Following is a guest entry from China SignPost co-founder Gabe Collins.
The South Korean and Malaysian Navies’ recent use of commandos to retake ships held by Somali pirates in the Indian Ocean suggests an increasing openness to more aggressive anti-piracy tactics.
Piracy’s human and economic costs—$7 billion to $12 billion annually, according to Oceans Beyond Piracy—are clearly unacceptable. It’s time for global navies to bottle the Somali pirates up by denying them the use of the large ‘mother ships’ that allow them to threaten shipping hundreds of miles at sea. Such moves, combined with rules of engagement that permit operations against pirates’ safe havens on shore, would help slash the pirates’ operational range and restore the freedom of navigation in key shipping lanes near the Horn of Africa.
Neutralizing the ‘mother ships’ Somali pirates use to support their operations far out into the Indian Ocean can shrink the threat zone to a more manageable belt within 150 miles or so of the Somali coast. Coalition forces can bottle mother ships up in port by stationing warships within visual range of major Somali ports like Mogadishu, Kismayo, and Berbera, as well as known pirate bases such as Eyl and Garacad and prohibiting vessels longer than 35 feet from leaving port without being boarded and searched.
Somalia's coastline is long, but features only a handful of ports and fishing anchorages large and busy enough for pirates to easily conceal their activities among legitimate commercial and fishing operations. The worsening pirate threat to international shipping justifies maritime checkpoints that permit registered food aid and other legitimate traffic to pass through but curtail passage of potential mother ships. Such a strategy would also make much more effective use of naval assets in the area. Forty-odd warships are hard pressed to effectively patrol a piracy danger zone that’s now approaching 1.5 million square miles in area—roughly three times larger than the Gulf of Mexico.
Restricting large vessel traffic around suspected pirate ports could flush pirates out and force them into new areas where they are less likely to enjoy reliable protective networks and intimate knowledge of the terrain. This would make them more vulnerable to air strikes and special forces raids. Naval forces in the region should also be given looser rules of engagement, particularly with respect to hot pursuit of suspected pirates. As things currently stand, pirates are safe once they reach Somali territorial waters. This is a highly artificial limitation, given that Somalia lacks a functioning national government.
Allowing coalition forces to pursue pirates up to the beach and engage them on land will help eliminate safe havens. US warships and AC-130 gunships have already struck suspected al-Qaeda targets in Somalia, so precedents do exist for taking kinetic action against non-state threats on land in the area. In addition, French commandos went ashore in April 2008 to capture pirates that had attacked the French yacht MY Le Ponant earlier that month.
With fewer pirate ships able to reach distant shipping lanes, the coalition can use high-endurance UAVs like the RQ-4 GlobalHawk and long-range patrol aircraft to locate and pinpoint suspected pirate vessels, warn shippers, and vector boarding teams to those vessels. Aircraft can identify suspicious vessels far out at sea and patrol large swathes of ocean much more quickly and cost-effectively than surface vessels can. If necessary, many of these aircraft can carry a range of weapons capable of destroying or disabling a sizeable ship. Djibouti or Kenya could likely accommodate UAVs and additional long-range patrol aircraft involved in anti-piracy missions.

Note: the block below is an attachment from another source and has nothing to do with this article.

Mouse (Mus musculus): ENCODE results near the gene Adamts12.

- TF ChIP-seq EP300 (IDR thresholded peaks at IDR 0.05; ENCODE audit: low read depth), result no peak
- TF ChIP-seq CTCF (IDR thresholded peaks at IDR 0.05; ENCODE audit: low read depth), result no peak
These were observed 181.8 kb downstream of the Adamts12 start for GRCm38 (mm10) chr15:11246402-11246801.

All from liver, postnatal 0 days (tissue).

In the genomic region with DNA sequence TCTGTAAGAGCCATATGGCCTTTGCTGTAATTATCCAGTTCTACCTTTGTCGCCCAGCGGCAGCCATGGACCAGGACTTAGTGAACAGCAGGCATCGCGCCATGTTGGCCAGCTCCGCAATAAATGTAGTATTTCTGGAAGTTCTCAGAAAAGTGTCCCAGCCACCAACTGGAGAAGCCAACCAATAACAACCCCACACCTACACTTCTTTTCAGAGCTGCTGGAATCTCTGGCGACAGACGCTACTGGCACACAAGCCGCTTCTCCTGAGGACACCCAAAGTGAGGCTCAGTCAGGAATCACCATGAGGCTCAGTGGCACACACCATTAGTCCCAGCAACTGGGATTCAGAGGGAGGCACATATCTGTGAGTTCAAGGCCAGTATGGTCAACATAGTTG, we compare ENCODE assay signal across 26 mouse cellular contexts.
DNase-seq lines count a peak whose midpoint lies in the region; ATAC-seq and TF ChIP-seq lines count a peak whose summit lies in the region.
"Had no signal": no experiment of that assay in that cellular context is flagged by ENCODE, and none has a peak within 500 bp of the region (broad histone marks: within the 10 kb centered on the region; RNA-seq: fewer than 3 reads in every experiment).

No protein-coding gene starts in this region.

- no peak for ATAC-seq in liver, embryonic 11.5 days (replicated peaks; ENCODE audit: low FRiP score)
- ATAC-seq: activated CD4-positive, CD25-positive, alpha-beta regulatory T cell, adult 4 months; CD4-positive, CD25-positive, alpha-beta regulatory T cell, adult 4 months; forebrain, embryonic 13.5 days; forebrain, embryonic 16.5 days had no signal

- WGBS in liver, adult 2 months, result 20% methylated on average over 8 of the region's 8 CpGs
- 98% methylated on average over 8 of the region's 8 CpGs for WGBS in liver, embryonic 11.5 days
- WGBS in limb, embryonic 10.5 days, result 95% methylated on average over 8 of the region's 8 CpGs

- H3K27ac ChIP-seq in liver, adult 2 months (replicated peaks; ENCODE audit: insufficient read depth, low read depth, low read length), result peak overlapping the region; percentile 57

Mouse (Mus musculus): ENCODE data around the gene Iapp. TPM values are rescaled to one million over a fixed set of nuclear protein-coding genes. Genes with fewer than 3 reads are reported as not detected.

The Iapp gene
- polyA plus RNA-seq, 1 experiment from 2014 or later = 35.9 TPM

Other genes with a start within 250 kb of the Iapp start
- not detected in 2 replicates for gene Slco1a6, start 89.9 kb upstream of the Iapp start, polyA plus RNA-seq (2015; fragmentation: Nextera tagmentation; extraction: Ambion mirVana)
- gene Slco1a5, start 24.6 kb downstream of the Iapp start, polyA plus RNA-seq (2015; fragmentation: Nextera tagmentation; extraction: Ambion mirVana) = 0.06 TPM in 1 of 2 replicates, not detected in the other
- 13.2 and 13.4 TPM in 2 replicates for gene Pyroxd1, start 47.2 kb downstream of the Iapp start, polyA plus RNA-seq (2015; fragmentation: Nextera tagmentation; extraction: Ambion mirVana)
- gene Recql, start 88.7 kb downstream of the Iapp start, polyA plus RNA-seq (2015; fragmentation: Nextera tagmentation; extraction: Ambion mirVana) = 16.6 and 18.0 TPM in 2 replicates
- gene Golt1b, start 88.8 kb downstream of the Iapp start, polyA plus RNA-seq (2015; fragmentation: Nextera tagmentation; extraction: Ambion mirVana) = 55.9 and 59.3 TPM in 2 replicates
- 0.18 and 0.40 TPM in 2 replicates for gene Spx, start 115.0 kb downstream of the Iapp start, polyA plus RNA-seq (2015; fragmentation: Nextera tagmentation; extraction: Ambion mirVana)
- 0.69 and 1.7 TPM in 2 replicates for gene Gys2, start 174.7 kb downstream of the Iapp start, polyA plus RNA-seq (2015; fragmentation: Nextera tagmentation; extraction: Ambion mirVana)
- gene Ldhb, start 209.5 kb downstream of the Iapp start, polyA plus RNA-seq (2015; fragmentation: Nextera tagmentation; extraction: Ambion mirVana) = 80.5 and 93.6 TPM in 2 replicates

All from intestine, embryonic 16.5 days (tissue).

Restoring maritime order off the Horn of Africa is a vital global strategic interest and should commence as quickly as possible. All trading nations benefit from the ability to move goods between markets as safely and efficiently as possible. American naval leadership and credibility are also at stake, with key implications for maritime security in the Asia Pacific region. Since the end of the Second World War, the US Navy has provided the public good of ensuring safe transit along key global shipping lanes. A system of maritime checkpoints would require close operational coordination and offers key Asian naval forces including the Chinese, Indian, Japanese, South Korean, and US Navies an excellent opportunity for cooperation and trust building working against a common threat.
If the pirate threat isn’t curbed, leaders in China and other emerging powers may conclude that they need independent, globally-capable naval forces to protect their growing maritime interests. This could usher in an era of destructive naval competition and instability. Denying pirates access to mother ships and pursuing them on land offers a better way to utilize the existing international naval assets in the region and reduce the pirate threat to international shipping.
Gabe Collins is the co-founder of China SignPost and a former commodity investment analyst and research fellow in the US Naval War College's China Maritime Studies Institute. He can be reached at [email protected].